"Julie and Julia" (2009): Based on: Eponymous memoir by Julie Powell. And it made the cut because ... :Meryl Streep dishes up another spellbinding performance as the impassioned predecessor to the food TV while Amy Adams plays Powell, a desk-jockey who finds her raison d'etre in cooking Child's recipes.

"No Country for Old Men" (2007): Based on: Eponymous novel by Cormac McCarthy. And it made the cut because ... : The Coen Bros' existential Western defies categorization except to say that it cuts to the core of what it means to be the flawed creatures we are. Oh, and Javier Bardem, as the mop-topped angel of death, Anton Chigurh, is the most indelible screen villain since "The Usual Suspects'" Keyser Soze.

"There Will Be Blood" (2007): Based on: Oil! by Upton Sinclair. And it made the cut because ... : Director Paul Thomas Anderson ("Boogie Nights") handcrafted this period epic about a turn-of-the-century wildcat oil man (Daniel Day-Lewis), which doubles as an emblem of America's obsessive romance with fossil fuel.

"Closer" (2004) Based on: Eponymous play by Patrick Marber. And it made the cut because ... : A bleak, nihilist attack on the romantic ideal and the hegemony of monogamy, this is not an uplifting cinematic experience; but it's a riveting one nonetheless. Clive Owen and Julia Roberts stage the most harrowing on-screen breakup since "Who's Afraid of Virginia Woolf?"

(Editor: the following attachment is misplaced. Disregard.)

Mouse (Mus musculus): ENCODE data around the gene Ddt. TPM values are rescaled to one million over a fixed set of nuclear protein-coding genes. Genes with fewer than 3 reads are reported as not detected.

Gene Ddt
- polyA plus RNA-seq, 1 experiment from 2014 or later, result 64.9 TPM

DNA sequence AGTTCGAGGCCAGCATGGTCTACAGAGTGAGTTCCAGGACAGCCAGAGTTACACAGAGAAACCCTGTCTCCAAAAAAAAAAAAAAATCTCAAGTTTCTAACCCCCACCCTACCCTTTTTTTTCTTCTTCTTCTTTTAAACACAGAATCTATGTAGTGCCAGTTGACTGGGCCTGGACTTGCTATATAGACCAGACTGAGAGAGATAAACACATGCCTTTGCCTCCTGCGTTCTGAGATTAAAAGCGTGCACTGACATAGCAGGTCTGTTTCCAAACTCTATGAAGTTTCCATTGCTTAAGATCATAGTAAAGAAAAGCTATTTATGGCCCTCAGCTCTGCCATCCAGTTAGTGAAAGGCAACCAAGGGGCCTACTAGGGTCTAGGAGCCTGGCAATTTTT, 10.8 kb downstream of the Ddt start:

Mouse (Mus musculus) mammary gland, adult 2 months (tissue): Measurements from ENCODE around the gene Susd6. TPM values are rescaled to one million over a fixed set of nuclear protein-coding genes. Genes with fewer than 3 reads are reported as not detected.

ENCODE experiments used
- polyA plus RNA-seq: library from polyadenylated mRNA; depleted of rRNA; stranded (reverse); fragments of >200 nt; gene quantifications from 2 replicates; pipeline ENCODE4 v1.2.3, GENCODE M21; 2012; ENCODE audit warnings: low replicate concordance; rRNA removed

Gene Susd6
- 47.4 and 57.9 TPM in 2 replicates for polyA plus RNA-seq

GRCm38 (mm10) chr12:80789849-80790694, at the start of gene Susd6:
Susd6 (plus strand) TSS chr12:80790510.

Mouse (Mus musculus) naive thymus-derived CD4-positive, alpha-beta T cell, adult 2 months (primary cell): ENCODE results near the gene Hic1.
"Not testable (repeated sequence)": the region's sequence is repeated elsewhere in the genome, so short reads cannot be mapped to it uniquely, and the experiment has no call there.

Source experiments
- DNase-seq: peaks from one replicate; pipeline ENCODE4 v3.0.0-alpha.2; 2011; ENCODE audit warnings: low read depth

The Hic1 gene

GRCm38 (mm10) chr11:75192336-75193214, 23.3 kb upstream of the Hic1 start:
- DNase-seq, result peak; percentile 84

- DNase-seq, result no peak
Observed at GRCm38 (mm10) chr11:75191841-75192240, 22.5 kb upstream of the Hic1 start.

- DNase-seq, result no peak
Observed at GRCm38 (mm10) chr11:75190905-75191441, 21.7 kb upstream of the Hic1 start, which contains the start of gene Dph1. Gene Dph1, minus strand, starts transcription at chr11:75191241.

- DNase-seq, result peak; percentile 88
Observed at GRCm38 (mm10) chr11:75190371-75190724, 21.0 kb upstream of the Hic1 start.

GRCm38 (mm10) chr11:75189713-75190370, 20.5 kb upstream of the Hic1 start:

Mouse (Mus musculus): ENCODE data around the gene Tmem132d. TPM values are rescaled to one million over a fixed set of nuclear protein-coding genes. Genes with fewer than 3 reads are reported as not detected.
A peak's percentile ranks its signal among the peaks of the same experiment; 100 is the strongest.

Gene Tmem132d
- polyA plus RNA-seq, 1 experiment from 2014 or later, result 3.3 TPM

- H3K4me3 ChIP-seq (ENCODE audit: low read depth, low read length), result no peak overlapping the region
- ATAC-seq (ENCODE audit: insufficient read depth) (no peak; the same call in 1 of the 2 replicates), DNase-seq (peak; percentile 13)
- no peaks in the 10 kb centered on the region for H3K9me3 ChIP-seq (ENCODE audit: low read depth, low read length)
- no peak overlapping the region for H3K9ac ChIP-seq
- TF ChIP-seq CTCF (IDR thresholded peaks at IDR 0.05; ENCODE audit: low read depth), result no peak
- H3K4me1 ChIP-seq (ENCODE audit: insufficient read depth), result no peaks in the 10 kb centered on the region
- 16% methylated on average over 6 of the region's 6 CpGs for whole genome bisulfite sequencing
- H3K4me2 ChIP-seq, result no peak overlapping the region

"School of Rock" (2003). Based on: Original screenplay. And it made the cut because ... : Jack Black and director Richard Linklater ("Before Sunset") make a contribution to the man-child coming-of-age oeuvre with this story of a failed musician who finds his calling teaching kids the ABC's of rock.

"The Hours" (2002). Based on: Eponymous novel by Michael Cunningham. And it made the cut because ... : This triptych of interwoven vignettes about women struggling with the ways in which they've neglected their own happiness in the service of others, shaped and informed by the life and writings of Virginia Woolf, captures the modern female struggle to be authentic. Meryl Streep, Nicole Kidman, and Julianne Moore do what they do best as the three leads.

"Wonder Boys" (2000). Based on: Eponymous novel by Michael Chabon. And it made the cut because ... :This film, in which Michael Douglas plays a rumpled professor floundering through mid-life, perfectly captures the redemptive rush of finding love on the tail end of a long string of rejection and failure.

"Clueless" (1995). Based on: Jane Austen's Emma. And it made the cut because ... : Director Amy Heckerling comes as close as anyone has to capturing Austen's sly charm in a contemporary high school milieu.

"Searching for Bobby Fisher" (1993). Based on: Eponymous memoir by Fred Waizkin. And it made the cut because ... : Making his directorial debut, screenwriter Steve Zaillian, who is most recently adapted The Girl with the Dragon Tattoo for David Fincher, paints a moving portrait of the chess prodigy as a young man.

  • Pete

    I believe Rudin owns the film rights to Caleb Carr's The Alienist. I would so love to see that on the big screen. It's been a long time and goodness knows there probably an enormous backstory....but, in my dreams, that one is at the local cineiplex.